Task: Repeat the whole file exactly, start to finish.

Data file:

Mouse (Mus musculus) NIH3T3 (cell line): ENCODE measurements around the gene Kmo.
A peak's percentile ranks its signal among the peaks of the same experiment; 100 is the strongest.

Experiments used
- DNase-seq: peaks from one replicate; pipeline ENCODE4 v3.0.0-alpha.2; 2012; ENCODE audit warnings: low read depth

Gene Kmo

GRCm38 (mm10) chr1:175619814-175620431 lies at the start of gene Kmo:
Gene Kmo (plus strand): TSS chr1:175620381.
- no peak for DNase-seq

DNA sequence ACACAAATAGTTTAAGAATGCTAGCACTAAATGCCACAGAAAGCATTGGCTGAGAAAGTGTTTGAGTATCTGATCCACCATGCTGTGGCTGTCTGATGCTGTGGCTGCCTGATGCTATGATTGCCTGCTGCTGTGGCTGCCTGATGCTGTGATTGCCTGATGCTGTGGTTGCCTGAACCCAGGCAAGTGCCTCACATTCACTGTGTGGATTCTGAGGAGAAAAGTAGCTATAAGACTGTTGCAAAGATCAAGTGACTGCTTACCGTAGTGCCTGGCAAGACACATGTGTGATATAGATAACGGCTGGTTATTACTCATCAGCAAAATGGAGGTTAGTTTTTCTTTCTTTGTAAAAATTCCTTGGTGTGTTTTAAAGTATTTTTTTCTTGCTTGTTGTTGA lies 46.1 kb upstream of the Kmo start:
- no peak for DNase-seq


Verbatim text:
Mouse (Mus musculus) NIH3T3 (cell line): ENCODE measurements around the gene Kmo.
A peak's percentile ranks its signal among the peaks of the same experiment; 100 is the strongest.

Experiments used
- DNase-seq: peaks from one replicate; pipeline ENCODE4 v3.0.0-alpha.2; 2012; ENCODE audit warnings: low read depth

Gene Kmo

GRCm38 (mm10) chr1:175619814-175620431 lies at the start of gene Kmo:
Gene Kmo (plus strand): TSS chr1:175620381.
- no peak for DNase-seq

DNA sequence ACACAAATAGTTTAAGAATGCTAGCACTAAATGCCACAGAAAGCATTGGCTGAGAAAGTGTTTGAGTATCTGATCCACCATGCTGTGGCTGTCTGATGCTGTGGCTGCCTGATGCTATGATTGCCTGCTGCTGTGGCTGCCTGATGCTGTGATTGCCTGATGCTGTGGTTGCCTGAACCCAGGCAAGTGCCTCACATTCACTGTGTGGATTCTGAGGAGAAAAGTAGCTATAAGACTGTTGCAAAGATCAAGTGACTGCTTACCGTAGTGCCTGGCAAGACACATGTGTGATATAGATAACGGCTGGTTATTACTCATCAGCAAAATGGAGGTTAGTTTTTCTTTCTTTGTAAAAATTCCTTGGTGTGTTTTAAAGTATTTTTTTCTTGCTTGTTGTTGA lies 46.1 kb upstream of the Kmo start:
- no peak for DNase-seq